A visit to Wolverhampton Art Gallery proved to be, as usual, quite fruitful. Coincidence took me there on the same day the local paper announced the news that the new pop art gallery will go to planning commitee next week.
To promote the proposal there is an exhibition in the contemporary gallery of the usual suspects, including quotes on the wall from Andy Warhol and Marshall MacLuhan. At the back of the room is a plan and cut-away aerial view, showing the proposed design by Niall Phillips Architects. I’m encouraged by what I saw and hope Development Control treat it favourably. Although if it’s dealt with by whoever approved the monstrosity next to the market; anything could happen.
Triangular in plan, the new building sits in an existing courtyard space with one side parallel to the existing buildinq – the other two travelling towards the street and colliding just past the building line of adjacent properties. The wedges of remaining space will provide an interesting tension between old and new. You might describe it as being one third respectful, two thirds cheeky. Which seems like a fitting recipe for a building to house pop-art.
Inside, the gallery is top lit and there appears to be some form of internal brise soleil to control the sunlight on the walls. Using natural light in a gallery is notoriously difficult; let’s hope Niall Phillips can pull it off. Viewing the work in a triangular space should be interesting and I’m looking forward to seeing the pieces chosen to face each other in the corners. Could be a happy marriage, could be Clash of the Titans. Either way, there is a danger that the form will negate the program. It wouldn’t be the first time this had happened with a gallery design, just ask Guggenheim. Often called the ‘mother of all arts’, Mother Architecture sometimes forgets that her children should be given the space to grow up on their own.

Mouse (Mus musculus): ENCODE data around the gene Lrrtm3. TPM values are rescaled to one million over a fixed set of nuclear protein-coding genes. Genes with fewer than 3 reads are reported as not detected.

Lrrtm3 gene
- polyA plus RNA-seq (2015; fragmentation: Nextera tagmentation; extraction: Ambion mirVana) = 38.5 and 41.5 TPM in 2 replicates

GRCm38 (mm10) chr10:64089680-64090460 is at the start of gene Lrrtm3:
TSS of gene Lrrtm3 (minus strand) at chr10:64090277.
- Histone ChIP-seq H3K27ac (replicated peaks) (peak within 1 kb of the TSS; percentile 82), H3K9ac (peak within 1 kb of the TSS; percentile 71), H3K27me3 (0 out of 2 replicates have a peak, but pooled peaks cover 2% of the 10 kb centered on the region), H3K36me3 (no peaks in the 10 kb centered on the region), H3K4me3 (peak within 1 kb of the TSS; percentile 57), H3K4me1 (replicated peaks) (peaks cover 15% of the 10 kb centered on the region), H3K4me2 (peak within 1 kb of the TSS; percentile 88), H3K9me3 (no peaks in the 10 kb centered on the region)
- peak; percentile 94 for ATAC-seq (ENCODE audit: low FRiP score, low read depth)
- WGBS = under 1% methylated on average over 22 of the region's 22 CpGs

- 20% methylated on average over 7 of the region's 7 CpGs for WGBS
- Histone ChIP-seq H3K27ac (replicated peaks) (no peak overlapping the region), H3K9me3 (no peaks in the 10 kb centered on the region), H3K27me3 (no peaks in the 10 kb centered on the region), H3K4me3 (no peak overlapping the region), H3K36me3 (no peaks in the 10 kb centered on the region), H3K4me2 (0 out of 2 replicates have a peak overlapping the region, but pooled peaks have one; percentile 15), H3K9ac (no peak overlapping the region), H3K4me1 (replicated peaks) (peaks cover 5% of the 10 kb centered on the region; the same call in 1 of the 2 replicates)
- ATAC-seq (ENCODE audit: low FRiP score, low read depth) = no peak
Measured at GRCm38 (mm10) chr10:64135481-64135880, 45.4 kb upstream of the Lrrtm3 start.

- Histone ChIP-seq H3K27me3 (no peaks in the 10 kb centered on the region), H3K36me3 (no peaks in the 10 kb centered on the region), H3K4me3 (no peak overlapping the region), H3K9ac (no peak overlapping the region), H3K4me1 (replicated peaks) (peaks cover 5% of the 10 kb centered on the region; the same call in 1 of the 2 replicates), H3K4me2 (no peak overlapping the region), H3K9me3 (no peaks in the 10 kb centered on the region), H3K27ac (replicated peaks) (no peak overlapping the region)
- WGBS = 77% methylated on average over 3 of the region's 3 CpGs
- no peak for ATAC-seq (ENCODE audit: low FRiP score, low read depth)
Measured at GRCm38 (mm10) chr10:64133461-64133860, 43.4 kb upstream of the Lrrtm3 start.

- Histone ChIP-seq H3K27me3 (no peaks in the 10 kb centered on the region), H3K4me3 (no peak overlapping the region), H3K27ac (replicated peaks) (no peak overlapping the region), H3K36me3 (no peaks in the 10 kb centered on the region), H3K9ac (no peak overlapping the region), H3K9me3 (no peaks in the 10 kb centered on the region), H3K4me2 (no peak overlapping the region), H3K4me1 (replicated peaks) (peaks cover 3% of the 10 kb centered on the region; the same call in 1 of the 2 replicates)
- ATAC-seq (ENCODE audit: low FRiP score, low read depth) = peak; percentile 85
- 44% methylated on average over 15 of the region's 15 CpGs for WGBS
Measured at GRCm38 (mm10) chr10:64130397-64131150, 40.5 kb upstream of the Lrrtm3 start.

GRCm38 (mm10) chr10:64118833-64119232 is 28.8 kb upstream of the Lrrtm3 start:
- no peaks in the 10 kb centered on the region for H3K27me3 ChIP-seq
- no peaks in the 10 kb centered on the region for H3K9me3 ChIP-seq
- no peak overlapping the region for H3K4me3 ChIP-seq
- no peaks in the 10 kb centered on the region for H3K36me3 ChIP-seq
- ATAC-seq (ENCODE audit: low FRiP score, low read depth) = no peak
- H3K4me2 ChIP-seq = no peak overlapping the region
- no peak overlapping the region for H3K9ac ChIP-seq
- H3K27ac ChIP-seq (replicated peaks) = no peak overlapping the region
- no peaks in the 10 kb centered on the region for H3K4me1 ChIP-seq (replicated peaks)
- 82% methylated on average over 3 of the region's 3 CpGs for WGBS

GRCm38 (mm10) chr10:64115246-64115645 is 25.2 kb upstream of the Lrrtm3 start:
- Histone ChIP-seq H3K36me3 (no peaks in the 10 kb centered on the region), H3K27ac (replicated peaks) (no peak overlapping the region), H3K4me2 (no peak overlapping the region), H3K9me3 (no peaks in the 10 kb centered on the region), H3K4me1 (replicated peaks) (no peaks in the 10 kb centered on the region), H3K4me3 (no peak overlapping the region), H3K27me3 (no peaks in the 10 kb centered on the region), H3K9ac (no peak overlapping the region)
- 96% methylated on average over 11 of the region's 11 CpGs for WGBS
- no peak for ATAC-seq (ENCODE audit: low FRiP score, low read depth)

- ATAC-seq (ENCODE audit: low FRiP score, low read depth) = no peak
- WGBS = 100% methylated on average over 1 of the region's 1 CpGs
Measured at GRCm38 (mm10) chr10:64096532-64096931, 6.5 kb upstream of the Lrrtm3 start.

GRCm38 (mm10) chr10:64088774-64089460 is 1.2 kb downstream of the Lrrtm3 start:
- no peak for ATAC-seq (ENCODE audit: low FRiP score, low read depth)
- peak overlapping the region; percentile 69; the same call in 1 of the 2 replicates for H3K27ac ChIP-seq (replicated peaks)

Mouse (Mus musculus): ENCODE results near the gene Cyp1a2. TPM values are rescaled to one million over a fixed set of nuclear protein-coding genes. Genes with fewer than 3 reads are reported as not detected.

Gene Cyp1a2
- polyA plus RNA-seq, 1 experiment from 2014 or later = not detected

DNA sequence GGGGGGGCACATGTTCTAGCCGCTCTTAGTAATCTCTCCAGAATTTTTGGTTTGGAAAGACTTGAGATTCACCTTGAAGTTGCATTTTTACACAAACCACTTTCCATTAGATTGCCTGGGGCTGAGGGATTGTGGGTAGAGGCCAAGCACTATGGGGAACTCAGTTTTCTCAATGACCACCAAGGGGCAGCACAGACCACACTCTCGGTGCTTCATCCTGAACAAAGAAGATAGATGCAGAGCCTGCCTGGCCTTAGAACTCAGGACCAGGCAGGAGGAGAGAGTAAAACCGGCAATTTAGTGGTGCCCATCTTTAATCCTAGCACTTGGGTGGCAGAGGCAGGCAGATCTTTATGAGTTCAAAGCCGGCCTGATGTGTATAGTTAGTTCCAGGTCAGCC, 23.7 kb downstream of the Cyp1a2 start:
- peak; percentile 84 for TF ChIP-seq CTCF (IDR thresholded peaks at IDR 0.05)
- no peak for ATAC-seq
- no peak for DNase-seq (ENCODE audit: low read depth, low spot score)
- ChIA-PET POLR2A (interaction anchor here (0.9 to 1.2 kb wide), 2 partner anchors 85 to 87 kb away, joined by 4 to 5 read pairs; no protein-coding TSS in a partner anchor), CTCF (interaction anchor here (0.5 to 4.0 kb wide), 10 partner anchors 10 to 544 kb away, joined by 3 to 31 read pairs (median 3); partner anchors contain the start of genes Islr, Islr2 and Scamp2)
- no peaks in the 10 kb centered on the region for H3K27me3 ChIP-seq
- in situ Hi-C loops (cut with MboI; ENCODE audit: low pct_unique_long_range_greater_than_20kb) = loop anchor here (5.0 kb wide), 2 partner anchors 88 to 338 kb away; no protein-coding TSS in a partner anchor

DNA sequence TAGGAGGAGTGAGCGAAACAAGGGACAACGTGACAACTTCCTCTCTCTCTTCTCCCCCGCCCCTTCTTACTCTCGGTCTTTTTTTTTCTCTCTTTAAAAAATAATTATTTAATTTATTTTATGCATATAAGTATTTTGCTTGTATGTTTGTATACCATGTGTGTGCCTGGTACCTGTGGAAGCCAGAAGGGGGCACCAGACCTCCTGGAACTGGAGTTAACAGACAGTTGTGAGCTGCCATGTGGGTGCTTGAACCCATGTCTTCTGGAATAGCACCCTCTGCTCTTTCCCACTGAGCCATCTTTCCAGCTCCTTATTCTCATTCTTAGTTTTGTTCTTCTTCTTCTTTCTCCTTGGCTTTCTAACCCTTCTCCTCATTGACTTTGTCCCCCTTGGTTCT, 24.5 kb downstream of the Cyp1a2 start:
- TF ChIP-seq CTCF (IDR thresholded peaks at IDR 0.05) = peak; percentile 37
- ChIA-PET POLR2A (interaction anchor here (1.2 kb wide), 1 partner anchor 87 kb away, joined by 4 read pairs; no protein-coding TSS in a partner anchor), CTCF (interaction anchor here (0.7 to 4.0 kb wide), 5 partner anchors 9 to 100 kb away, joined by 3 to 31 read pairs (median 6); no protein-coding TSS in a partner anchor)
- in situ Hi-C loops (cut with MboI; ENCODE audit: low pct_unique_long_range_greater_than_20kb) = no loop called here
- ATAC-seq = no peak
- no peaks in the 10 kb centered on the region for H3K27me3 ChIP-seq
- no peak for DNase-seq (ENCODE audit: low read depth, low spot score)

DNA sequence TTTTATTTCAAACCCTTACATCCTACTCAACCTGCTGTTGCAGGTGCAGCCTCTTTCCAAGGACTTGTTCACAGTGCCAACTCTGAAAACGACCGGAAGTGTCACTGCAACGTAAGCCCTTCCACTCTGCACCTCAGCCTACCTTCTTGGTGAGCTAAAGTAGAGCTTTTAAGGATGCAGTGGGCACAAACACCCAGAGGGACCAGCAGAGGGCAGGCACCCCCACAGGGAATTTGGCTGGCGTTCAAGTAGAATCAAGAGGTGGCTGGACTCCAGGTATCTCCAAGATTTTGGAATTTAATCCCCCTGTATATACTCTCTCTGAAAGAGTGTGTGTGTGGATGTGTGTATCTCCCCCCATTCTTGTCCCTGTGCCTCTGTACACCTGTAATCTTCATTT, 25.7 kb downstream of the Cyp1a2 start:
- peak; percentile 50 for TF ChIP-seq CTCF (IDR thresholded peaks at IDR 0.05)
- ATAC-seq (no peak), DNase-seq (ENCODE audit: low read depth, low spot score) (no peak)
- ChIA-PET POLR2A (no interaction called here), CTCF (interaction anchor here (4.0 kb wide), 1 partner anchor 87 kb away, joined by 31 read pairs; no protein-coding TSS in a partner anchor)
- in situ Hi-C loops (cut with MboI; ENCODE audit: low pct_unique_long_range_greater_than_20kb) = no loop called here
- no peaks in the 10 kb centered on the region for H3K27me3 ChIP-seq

The main gallery is currently running an exhibition called ‘Forest’. A mixed bag really, but there are one or two items worth a look. Such as, Colorado Impression No. vi by Dan Hays and The Wax Room by Ken Parsons.
Hays’ work was inspired by Googling for his own name on the internet and finding another Dan Hays who’d published pictures of his home town, Colorado, on a web site. The resulting landscapes are painted pixel by pixel, as if produced by digital rather than analogue means. From across the room their form is quite clear, but as draw nearer you realise they’ve been heavily compressed; the jpeg algorithm forming new landscapes at the boundaries between objects. It’s equally captivating from any distance.
Stepping into Parsons’ Wax Room made me wish I’d worn my flares. Psychadelic and hippyesque1, the walls and ceilings are covered in back-lit, kaleidascope like panels depicting different types of landscapes. Scatter cushions are provided for you to sit on whilst you listen to the voice over tell you about the imagery, in between the rise and fall of atmospheric music. If you have an Afghan coat; wear it. All that aside, the detailing of the panels is a delight and each is executed with care and rigour.
The beginning of this entry was accompanied by a cup of Gunpowder green tea and a Martin Joseph CD playing on the stereo3. It was a little bitter to begin with, but mellowed after I’d had something to eat. I’ll leave you to guess which one I’m talking about.
- Yes, I made this word up.
- Yes, I made this word up as well.
- One of the first CDs I ever bought was by Martin Joseph, it was called Dolphins Make Me Cry. I was clearly a rather melancholy teenager. Strangely, he was on Radio 2 again the morning I posted this entry.